This is How Debt Can Affect Your Love Life
Valentine's Day is peeking around the corner, and no doubt many couples out there are looking to commemorate their love and strengthen their relationships, while others are only hoping that they find someone to celebrate with.
There are many reasons for two people to fall in love: mutual interests, shared love goals and dreams. However, there are also as many detriments to a relationship as there are unifiers. One such detriment is personal debt and finances.
According to a survey commissioned by Finder.com, it found that 68.5% of Canadian adults say they would reconsider a relationship based on a person's financial debt. That means if you're among the many Canadians saddled with debt, you could be reducing your potential dating pool by roughly 19.7 million people.This doesn't mean that debt immediately turns your off to any potential significant others. Canadians are most sympathetic when it comes to other types of debt, such as debt from a mortgage (8.3%), medical bill (7.2%) or business loan (6.6%), which are seen as more practical expenditures and more understandable.
However, debts from payday loans are the least desirable, with over half of Canadians (58.4%) saying this type of debt would be unacceptable. Credit card debt (43.6%) was next on the list, followed by debt held with family and friends (22.04%).
But when it comes to views based on gender, men and women seem to accept debt differently. Almost the same amount (68%) of men and women see debt as a deal-breaker almost equally, but they differ when it comes to what types of debt.When it comes to the type of debt, women are more likely to prefer debt from a medical bill or business loan and have issues with debt from a payday loan, credit card, family and friends or a personal loan.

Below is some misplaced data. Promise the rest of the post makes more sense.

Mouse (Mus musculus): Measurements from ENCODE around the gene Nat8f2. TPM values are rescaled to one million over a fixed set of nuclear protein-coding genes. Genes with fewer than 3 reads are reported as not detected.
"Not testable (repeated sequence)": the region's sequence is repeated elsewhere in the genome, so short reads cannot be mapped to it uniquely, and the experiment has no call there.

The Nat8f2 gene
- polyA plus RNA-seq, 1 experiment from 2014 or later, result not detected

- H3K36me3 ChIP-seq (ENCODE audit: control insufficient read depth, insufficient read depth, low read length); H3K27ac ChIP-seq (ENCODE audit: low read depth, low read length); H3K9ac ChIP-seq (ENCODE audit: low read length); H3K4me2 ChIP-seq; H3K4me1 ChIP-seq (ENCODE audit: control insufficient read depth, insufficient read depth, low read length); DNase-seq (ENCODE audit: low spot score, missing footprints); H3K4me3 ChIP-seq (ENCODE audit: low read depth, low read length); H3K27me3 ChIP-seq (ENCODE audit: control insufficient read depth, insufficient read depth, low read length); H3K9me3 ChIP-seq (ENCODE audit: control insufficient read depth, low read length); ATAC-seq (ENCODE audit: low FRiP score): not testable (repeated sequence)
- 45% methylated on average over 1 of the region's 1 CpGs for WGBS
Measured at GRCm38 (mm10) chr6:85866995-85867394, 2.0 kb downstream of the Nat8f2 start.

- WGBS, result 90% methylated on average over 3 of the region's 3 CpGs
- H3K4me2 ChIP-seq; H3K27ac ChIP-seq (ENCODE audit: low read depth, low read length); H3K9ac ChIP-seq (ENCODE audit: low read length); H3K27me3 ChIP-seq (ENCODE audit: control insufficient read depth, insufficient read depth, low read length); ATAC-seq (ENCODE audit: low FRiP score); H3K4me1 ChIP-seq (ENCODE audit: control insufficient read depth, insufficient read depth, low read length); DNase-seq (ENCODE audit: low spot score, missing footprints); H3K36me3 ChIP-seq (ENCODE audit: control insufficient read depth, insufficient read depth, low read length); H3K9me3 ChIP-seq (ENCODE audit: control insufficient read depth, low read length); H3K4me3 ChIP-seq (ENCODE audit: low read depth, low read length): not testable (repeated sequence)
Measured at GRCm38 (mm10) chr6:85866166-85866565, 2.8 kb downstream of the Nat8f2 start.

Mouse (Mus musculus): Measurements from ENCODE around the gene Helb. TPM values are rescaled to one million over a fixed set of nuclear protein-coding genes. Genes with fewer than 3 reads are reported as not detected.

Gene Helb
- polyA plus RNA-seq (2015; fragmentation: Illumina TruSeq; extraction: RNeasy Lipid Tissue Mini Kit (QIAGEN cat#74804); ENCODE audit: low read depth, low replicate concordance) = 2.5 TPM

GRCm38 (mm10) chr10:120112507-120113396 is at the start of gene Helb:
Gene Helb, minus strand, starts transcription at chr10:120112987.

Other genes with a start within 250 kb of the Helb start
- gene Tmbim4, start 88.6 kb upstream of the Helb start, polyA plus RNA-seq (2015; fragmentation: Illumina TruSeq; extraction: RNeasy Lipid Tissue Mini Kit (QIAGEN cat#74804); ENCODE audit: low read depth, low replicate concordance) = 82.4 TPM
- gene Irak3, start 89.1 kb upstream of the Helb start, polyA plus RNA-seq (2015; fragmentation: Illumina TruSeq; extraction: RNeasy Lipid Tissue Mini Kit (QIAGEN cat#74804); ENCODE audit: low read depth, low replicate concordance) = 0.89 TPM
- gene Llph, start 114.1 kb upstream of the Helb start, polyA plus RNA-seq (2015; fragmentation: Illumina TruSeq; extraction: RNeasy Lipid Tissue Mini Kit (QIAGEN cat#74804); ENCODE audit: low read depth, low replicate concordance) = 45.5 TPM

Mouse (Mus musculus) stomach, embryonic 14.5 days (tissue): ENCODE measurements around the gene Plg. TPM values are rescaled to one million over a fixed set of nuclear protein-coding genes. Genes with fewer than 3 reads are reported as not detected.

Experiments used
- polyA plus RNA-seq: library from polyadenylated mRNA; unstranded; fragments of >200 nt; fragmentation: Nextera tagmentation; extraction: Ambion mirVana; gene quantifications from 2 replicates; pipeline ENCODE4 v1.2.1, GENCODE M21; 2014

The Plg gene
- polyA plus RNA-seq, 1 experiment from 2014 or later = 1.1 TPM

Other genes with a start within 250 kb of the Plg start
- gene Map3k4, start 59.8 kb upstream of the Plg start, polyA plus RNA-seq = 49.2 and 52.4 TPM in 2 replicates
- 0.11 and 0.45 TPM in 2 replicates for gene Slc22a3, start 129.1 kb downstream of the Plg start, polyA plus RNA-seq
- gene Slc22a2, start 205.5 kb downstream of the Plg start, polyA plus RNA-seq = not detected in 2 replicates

No matter which demographic you happen to be from, be it baby boomers or millennials, financial security is a key factor for romantic interests across generations. Nearly three quarters (70.5%) of baby boomers have a problem with any type of partner debt. Meanwhile, 67.5% of generation X and 66.2% of millennials.
In terms of geography, Western Canadians are forgiving on their partners having debt, with only 60.8% having a problem with it. By contrast, Central Canadians are far more likely to think debt is unacceptable in their partner, with 71.4% saying they'd steer clear of a potential suitor with debt.It's ironic that, on Valentine's Day when a little financial splurging would be encouraged for couples, that one's personal debts could be taken into consideration when it come to having a relationship.
Do you consider someone having a debt a deal-breaker in a potential relationship?